At this the most lovely old man got up at the furthest and humblest end of the hall, as he had got up on all similar occasions for the past half-century. He was no less than eighty-five years of age, almost blind, almost deaf, but still able and willing and happy to quaver out the same song which he had sung for the pleasure of the Forest Sauvage since before Sir Ector was bound up in a kind of tight linen puttee in his cradle. They could not hear him at the high table ... but everybody knew what the cracked voice was singing, and everybody loved it.
T.H. White, The Once and Future King
I read the above passage at age 21, in a cave in Chamonix, in weather. Three friends and I had ripped my paperback copy into hunks to pass around. I still remember being struck by the sheer, sweet affirmativeness of the image of the old man in White's ideal world.
One of the things I marvel at in our sport is its reach and inclusiveness. It is, now more than ever, a sport for the ages - all ages. I climb with friends in their 60s, in their 20s (and even one teen), and everywhere between.
Climbers in their 70s and 80s, people who are extremely accomplished in various realms, still volunteer heavily in our community because they care so much.
Of course I love the energy and athleticism of youth. I go see comps whenever possible, at the Outdoor Retailer trade show or just the local high school in my town: to watch the contenders give their all; to see the moves and hear the music. Or for moments such as seeing Ethan Pringle, who had finished his turn, jump up from his ringside repose to brush the holds off for Chris Sharma. Pringle eventually won that nights event. Sharma was his competitor.
Everyone's looking for youth participation: people in civic associations, on your library or filmfest or symphony board, in climbing organizations. The young climbers of today are our community and institutional future.
This year's annual meeting of the American Alpine Club, in Bend, Ore-gon, contained a rich and welcome shot of youth. Have you ever talked to Chris Lindner, Josh Wharton, Kate Rutherford, Freddie Wilkinson? These are thoughtful, interesting people; deep waters. At the Saturday-night banquet, where for a few hours all are under one roof, attendees stretched from Ben Mace, age 8, to the revered Royal Robbins, 80, and beyond.
In the year 2000, a party in Yosemite celebrated the induction of Camp 4 to the National Register of Historic Places. The C4 party was hosted by Tom Frost and the AAC, and attended by locals and activists from every era, as well as many park rangers. One speaker after another took the outdoor-amphitheatre stage to recall times in C4. People sat on the hard benches for five hours; I remember the young Jason Singer Smith and friends in a front row, calmly sticking it out. As Dick Duane said later, There was a sense that we would never be all together again.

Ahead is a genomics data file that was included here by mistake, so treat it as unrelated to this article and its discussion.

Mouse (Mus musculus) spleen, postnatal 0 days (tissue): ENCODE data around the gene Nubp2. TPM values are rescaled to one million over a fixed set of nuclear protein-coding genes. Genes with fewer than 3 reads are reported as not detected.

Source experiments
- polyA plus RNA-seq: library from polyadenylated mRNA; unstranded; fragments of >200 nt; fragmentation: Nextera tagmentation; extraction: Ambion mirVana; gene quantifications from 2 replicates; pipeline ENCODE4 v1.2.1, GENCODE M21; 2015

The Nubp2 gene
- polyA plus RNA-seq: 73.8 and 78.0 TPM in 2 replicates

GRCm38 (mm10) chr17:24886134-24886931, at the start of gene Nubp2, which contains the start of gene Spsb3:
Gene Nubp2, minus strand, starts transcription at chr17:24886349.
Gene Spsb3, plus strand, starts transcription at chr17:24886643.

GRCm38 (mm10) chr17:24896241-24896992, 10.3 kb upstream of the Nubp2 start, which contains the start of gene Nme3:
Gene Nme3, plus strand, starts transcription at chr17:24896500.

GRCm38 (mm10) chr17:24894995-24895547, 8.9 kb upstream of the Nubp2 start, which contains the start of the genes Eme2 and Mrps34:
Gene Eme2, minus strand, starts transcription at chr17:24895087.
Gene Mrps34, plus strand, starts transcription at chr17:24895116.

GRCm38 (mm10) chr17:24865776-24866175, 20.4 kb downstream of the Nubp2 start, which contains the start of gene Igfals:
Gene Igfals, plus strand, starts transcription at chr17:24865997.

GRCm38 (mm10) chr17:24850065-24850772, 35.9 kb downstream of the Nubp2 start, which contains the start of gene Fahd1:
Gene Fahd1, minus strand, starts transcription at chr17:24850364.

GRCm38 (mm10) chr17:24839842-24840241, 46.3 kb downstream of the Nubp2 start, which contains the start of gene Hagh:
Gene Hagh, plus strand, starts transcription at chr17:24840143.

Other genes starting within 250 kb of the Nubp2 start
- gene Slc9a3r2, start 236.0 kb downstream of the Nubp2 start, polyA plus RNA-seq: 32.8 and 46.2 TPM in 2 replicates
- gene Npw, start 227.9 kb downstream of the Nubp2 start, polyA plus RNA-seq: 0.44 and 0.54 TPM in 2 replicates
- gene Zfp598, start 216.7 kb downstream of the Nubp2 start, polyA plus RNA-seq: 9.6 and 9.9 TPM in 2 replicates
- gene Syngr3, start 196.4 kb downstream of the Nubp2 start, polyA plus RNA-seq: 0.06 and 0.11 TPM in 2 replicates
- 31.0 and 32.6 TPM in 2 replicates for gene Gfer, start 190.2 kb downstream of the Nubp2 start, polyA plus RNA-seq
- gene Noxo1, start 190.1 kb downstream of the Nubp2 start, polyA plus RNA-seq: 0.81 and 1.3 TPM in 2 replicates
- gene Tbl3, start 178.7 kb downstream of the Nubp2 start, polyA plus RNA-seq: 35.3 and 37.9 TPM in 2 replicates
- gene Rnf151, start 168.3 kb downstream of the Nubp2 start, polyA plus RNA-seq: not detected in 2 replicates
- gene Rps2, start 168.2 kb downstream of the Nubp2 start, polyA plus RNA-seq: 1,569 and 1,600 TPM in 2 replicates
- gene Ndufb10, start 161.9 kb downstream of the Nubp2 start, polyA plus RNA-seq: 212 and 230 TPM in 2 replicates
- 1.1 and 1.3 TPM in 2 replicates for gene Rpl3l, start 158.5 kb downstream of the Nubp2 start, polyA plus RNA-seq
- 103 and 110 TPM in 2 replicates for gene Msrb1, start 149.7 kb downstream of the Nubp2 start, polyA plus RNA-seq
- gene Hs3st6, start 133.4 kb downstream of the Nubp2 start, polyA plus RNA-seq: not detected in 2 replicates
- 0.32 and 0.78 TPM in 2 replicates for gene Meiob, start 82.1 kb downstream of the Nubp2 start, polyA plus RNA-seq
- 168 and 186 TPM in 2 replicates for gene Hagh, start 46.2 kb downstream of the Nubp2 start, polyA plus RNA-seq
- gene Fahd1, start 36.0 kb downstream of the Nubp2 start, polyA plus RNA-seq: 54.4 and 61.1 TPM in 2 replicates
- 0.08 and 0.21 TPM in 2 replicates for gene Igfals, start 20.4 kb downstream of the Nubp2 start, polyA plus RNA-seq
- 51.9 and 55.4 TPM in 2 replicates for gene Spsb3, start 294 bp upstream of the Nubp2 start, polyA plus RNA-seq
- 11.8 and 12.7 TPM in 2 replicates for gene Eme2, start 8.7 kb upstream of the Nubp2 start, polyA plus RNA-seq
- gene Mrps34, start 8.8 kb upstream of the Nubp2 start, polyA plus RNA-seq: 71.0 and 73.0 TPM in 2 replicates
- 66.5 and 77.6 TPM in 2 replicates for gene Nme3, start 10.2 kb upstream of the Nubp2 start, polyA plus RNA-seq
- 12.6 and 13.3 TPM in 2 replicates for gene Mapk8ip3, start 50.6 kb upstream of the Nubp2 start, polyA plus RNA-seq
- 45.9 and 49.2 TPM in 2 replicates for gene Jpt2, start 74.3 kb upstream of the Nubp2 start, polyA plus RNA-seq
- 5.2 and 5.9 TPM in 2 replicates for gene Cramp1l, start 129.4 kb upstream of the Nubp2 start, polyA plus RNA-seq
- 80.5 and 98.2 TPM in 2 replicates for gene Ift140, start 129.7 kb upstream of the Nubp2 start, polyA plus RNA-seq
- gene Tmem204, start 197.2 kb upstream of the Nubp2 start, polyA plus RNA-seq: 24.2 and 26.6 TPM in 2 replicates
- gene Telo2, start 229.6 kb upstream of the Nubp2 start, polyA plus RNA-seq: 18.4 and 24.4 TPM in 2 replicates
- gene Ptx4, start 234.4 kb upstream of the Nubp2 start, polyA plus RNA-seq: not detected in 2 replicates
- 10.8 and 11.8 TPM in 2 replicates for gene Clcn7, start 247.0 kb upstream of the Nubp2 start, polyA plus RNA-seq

And we weren't. Two months later, Chuck Pratt died. Warren Harding died. R.D. Caughron, who at a campfire that night laughed so hard his folding chair fell over backwards, went out on the heights of Makalu. Jose Pereyra, a comedic star of the evening, was killed by rockfall in El Potrero. Galen and Barbara Rowell were taken in a plane crash. David Brower passed.
Death is the culmination of all lives and an ever-present aspect of a sport we all love, so connections can be fleeting privilege. I can't count the times I've thought back and appreciated a community gathering because the last time I saw someone Catherine Freer, Mugs Stump, Alex Lowe was at an AAC meeting, an Outdoor Retailer trade show, an Access Fund Rendezvous. At an International Climbers Festival, Todd Skinner walked into the town park carrying his baby daughter, alongside his father, Bob. I once saw a slideshow by Ad Carter about his, Pete Schoening and friends' near ascent and noble, tragic descent on K2 in 1953, one of the greatest climbing tales ever told. That chance won't come again.
We are a community that shares history and intense interpersonal and physical experience. We're lucky that our leaders and standouts are accessible; we have places, or gatherings, where we can meet a Chris Sharma or a Royal Robbins. He and Liz Robbins are said to have had a synergy much like the inspiring supportiveness between Beth Rodden and Tommy Caldwell, keynote speakers at the AAC meeting, who opened their show by saying they felt overwhelmed to be speaking to all our heroes.
This issue of Rock and Ice celebrates young climbers. They are stepping up in so many ways: young alpinists combining expeditions and conservation or humanitarian work; young women and men teaching and belaying at the HERA Climb for Life events; Ben Schmitt, 18, gaining a $1,000 grant from USA Climbing to teach disabled people to climb. We see teenage girls such as Andrea Szekely climbing 5.14. Colin Haley at 22 has collected nine summits in the Fitz Roy region.
In a heartening parallel to a legendary court, the youth at the banquet seem psyched to meet their forebears, and the elders are pleased as punch to see or sing for them.